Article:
Radiation Therapy for Breast Cancer


The approach to treating breast cancer typically includes radiation therapy employing highenergy Xrays to eradicate or damage cancer cells within the breast

Surgical procedures, usually conducted by breast surgeons or surgical oncologists, aim to excise tumors. Postsurgery, radiation oncologists oversee radiation therapy to specifically target and eradicate any remaining cancer cells. For individuals with metastatic breast cancer, this treatment may be utilized to alleviate symptoms related to breast cancer or symptoms arising from other affected areas of the body. 

Radiation therapy used in treating breast cancer may lead to both shortterm and longterm side effects.

Types of radiation therapy for breast cancer

Radiation therapy for breast cancer can be administered through various methods selected by your radiation oncologist based on factors such as cancer location and type. The types of radiation therapy for breast cancer include:

  • External Beam Radiation Therapy (EBRT): Utilizing a linear accelerator, this treatment directs highenergy radiation beams to the breast. Typically, this treatment is given five days a week for one to six weeks and may incorporate techniques like IntensityModulated Radiation Therapy (IMRT) or Stereotactic Body Radiation Therapy (SBRT).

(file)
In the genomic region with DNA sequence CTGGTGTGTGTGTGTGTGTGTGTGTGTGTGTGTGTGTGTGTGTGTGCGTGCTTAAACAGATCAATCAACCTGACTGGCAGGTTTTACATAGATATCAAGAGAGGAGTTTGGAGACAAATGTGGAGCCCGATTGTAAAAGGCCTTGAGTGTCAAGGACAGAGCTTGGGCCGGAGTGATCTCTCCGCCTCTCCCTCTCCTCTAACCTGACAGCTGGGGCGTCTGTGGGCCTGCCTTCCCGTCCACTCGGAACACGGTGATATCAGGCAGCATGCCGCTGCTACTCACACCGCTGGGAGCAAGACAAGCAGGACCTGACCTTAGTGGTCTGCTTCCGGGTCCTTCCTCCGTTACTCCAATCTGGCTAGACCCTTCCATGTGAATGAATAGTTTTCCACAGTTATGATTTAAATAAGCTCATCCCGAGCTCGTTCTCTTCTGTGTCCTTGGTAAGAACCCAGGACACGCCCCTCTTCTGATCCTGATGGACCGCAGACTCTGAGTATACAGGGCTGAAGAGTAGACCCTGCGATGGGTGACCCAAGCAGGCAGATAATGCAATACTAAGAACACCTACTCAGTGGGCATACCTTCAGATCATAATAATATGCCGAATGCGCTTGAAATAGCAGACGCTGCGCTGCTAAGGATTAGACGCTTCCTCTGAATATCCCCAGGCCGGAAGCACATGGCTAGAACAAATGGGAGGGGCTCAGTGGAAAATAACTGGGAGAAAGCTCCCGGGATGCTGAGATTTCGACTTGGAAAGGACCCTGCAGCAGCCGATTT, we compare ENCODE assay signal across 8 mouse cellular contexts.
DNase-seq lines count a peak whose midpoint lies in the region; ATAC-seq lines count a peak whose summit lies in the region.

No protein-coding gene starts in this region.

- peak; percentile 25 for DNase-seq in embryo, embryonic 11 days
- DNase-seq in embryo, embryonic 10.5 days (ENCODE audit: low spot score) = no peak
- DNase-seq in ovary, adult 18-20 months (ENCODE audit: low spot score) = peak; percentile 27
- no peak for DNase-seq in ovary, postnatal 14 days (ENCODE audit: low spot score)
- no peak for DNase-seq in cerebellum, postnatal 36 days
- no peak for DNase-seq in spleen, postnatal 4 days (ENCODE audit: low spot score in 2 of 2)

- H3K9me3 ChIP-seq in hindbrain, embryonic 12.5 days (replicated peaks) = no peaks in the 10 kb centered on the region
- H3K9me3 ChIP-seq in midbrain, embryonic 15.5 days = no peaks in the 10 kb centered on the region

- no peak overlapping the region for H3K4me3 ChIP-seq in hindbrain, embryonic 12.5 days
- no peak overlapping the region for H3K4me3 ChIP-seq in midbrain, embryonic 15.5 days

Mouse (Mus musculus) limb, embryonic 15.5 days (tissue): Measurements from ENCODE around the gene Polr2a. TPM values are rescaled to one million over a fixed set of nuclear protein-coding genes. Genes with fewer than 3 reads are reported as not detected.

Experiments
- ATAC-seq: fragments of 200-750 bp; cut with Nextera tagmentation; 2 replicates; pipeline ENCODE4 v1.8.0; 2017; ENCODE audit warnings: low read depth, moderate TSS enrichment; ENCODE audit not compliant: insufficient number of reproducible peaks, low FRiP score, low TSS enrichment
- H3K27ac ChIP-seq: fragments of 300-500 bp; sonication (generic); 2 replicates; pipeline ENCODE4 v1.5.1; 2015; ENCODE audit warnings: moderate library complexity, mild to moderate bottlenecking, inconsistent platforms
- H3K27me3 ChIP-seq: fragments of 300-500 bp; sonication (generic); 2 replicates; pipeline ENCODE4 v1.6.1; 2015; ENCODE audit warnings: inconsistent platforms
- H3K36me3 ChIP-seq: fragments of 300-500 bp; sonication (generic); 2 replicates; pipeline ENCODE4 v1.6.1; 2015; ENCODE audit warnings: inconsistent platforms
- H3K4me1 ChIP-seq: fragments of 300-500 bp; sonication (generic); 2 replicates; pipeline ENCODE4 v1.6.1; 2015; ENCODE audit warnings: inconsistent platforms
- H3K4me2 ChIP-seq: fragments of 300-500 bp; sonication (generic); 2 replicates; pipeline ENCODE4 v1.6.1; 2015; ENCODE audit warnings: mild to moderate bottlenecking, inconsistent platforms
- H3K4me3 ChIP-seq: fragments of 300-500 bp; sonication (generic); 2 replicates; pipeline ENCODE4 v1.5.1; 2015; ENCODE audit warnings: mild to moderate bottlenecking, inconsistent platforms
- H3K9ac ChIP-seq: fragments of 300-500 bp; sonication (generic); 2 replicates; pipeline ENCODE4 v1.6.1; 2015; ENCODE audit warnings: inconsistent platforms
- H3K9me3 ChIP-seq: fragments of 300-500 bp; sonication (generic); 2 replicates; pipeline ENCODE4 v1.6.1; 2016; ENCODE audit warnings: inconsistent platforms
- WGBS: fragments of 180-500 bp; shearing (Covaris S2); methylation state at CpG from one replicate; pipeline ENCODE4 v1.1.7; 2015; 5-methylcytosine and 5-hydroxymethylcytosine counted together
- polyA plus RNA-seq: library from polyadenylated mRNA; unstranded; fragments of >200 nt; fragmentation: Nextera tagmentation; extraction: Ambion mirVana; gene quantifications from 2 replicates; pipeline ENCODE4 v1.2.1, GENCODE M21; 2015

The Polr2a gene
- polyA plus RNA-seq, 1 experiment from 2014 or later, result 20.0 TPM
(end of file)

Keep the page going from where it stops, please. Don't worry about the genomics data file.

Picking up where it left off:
• Brachytherapy: Internal radiation therapy involves placing a small radioactive seed into the tumor site using a catheter. The seed emits radiation for several minutes before removal. This treatment involves two sessions daily for five days.
  • Intraoperative Radiation Therapy (IORT): A high dose of radiation is delivered to the tumor area in the exposed breast tissue during this procedure. Conducted in the operating room, IORT occurs after tumor removal and before surgical site closure.


Radiation therapy typically doesn’t induce immediate side effects, but both shortterm and longterm reactions may occur.

Shortterm side effects may include:

  • Fatigue: Mild fatigue is common during treatment, resolving a few weeks after its completion.
  • Breast pain: Dull or sharp shooting pains in the breast, with intermittent occurrence. Soreness of the nipples or breast may be present.
  • Alterations in skin tone: Fairskinned individuals may exhibit a sunburnlike appearance, while darkskinned individuals may notice a darkening of the skin.
  • Skin irritation: Dryness, flakiness, and peeling may occur, and some individuals may experience moist desquamation, particularly in skin folds under the breast or between the breast and arm. Blistering and peeling of the skin may occur.

Longterm side effects may include:

  • Spider veins (telangiectasias): Considered normal and not a cause for concern.